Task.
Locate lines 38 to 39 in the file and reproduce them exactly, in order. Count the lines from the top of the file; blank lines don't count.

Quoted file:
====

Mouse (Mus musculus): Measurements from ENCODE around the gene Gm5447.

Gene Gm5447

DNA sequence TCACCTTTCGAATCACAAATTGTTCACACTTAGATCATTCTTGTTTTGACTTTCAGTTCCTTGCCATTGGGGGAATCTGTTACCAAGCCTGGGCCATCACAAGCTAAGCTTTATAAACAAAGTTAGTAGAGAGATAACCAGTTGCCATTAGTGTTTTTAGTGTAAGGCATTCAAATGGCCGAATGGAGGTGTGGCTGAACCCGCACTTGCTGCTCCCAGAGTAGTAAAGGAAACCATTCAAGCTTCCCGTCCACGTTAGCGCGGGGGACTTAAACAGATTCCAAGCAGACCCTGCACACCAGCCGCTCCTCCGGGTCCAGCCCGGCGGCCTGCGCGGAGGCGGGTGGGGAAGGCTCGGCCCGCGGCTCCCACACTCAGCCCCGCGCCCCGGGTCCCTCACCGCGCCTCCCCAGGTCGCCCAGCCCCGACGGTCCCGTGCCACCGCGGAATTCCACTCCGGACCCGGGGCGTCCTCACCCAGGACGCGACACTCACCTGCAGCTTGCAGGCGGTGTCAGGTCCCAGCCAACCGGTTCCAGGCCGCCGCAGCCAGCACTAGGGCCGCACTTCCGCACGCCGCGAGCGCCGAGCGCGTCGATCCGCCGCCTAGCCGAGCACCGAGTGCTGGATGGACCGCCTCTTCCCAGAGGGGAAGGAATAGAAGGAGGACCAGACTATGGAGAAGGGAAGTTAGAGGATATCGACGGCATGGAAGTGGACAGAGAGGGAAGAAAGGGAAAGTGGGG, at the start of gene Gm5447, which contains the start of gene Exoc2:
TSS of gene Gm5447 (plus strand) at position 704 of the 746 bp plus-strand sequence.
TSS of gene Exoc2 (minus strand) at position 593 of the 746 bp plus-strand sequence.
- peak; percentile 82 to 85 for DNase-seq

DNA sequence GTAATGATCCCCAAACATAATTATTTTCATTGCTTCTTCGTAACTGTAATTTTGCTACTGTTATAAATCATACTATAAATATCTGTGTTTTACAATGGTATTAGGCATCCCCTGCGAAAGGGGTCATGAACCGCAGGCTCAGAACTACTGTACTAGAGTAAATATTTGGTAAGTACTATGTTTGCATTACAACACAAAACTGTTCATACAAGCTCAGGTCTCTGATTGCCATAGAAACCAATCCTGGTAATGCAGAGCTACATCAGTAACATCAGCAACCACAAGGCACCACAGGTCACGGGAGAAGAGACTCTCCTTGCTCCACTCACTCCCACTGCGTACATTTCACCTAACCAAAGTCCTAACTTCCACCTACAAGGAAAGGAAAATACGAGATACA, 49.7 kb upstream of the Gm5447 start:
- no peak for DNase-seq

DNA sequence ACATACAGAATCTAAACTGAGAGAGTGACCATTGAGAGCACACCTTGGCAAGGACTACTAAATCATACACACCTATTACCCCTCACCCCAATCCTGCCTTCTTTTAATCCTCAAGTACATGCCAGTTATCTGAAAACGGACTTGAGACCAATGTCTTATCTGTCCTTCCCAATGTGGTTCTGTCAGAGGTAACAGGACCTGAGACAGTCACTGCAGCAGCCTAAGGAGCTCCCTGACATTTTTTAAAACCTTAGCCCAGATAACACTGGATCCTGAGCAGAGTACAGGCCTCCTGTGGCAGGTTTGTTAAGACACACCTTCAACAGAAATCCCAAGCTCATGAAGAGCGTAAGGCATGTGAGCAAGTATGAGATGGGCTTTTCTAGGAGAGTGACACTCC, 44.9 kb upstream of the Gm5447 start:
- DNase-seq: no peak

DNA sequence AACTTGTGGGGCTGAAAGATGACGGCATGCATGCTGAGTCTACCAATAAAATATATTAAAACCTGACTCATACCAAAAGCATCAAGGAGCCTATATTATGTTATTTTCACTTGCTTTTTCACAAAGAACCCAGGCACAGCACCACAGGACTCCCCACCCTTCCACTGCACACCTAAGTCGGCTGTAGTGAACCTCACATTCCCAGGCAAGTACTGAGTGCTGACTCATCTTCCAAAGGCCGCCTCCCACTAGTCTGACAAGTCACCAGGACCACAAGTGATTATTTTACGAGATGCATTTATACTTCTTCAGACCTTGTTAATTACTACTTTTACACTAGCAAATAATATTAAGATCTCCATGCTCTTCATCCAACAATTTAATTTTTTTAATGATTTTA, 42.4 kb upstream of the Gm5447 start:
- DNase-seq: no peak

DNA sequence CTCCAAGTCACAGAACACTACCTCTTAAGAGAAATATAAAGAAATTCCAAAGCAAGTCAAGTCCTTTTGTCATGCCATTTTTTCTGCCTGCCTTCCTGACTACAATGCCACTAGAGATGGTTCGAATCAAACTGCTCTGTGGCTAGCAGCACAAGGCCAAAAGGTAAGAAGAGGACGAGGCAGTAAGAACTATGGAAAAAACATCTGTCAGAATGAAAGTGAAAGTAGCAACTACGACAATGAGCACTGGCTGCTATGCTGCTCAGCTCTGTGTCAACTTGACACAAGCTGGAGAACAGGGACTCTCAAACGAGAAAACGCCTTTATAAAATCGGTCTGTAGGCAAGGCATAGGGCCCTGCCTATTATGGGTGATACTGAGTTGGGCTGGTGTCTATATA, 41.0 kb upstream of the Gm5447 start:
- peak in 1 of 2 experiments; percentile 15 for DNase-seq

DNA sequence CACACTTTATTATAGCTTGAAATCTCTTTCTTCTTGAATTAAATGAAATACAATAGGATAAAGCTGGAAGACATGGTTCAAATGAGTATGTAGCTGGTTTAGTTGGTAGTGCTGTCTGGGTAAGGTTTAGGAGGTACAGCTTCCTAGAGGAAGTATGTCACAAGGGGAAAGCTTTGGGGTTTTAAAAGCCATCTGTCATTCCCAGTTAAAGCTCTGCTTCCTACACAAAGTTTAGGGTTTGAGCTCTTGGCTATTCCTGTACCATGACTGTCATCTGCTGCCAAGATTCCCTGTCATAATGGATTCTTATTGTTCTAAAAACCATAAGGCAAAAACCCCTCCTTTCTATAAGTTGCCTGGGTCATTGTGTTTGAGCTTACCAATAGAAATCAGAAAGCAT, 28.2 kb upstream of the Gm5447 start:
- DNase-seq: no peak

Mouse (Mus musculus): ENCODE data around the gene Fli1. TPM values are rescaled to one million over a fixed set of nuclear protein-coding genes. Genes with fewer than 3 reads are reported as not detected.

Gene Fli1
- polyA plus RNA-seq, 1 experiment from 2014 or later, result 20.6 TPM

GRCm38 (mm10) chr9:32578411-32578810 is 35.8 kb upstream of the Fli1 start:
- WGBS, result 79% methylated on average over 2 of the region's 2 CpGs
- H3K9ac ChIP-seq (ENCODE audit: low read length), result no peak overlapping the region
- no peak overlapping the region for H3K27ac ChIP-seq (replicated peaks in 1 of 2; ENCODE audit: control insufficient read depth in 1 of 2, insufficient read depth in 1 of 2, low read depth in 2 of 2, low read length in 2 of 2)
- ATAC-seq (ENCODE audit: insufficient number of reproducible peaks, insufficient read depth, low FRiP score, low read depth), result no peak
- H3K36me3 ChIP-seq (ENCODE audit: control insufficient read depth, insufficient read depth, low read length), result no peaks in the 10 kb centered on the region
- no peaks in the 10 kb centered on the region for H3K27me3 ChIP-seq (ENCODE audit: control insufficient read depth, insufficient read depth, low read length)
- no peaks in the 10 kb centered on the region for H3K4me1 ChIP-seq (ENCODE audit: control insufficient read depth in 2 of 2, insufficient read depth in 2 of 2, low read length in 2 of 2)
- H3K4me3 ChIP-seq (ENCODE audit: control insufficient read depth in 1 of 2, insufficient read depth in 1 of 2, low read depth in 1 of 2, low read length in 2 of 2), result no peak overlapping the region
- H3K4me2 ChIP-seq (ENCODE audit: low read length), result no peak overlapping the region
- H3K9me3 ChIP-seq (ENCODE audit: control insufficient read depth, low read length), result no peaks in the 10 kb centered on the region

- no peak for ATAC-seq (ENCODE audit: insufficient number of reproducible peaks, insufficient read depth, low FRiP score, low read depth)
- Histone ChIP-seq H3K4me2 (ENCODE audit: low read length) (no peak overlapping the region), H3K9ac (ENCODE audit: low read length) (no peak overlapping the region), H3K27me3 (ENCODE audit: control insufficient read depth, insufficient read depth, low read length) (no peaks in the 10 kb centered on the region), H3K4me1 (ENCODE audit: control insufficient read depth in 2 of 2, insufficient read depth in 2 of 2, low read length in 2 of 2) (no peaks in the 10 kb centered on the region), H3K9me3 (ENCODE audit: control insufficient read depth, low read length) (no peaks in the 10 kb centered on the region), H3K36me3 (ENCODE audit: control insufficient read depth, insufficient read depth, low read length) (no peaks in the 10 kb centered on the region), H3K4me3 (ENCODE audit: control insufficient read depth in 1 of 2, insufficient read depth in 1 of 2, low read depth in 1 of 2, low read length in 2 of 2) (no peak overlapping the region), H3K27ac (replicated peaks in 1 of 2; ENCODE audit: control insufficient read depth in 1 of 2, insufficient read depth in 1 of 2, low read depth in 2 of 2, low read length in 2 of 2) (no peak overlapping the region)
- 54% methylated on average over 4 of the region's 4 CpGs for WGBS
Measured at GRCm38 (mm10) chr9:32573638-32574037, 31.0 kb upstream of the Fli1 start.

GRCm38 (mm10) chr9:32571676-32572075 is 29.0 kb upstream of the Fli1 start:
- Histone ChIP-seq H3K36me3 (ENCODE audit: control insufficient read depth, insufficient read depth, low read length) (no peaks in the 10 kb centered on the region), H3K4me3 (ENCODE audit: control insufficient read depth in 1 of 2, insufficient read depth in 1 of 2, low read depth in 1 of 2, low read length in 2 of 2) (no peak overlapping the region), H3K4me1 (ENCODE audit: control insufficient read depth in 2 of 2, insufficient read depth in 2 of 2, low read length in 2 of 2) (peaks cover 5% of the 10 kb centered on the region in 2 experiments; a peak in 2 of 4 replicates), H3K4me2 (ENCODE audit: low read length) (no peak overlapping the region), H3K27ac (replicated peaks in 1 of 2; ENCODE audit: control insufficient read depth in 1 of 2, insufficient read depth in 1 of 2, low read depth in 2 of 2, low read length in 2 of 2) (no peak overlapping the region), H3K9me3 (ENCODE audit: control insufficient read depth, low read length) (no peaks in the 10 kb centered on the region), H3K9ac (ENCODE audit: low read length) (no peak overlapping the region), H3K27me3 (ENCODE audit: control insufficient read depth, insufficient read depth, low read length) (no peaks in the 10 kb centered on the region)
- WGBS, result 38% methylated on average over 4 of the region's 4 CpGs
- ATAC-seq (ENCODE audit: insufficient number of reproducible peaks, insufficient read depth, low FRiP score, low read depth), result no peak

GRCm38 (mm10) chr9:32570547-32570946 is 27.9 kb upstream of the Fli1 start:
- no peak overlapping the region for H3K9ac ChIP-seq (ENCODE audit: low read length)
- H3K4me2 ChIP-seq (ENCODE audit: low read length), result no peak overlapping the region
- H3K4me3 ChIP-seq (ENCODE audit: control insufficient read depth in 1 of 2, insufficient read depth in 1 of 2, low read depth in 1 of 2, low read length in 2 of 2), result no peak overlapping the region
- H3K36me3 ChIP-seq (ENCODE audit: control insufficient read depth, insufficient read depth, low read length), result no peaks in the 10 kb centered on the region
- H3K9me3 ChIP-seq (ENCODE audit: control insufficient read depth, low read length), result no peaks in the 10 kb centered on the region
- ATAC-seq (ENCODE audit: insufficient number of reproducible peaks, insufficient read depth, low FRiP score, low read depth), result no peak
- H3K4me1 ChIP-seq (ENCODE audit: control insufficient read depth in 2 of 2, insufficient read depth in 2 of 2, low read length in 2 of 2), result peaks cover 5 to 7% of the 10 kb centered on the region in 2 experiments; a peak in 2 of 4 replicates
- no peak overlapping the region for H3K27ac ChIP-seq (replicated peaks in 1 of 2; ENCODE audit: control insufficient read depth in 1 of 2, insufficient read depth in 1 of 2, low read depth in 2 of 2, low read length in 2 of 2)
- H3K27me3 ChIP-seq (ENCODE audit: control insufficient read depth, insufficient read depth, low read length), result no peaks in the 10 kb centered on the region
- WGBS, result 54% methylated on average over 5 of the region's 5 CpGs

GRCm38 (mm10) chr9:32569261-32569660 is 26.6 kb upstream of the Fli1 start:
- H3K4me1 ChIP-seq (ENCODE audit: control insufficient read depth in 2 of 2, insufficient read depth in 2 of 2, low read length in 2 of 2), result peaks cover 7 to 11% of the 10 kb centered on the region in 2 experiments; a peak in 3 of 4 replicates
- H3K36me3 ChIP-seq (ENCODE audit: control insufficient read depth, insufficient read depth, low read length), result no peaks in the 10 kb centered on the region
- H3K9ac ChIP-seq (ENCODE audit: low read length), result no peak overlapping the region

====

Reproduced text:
- ATAC-seq (ENCODE audit: insufficient number of reproducible peaks, insufficient read depth, low FRiP score, low read depth), result no peak

GRCm38 (mm10) chr9:32570547-32570946 is 27.9 kb upstream of the Fli1 start: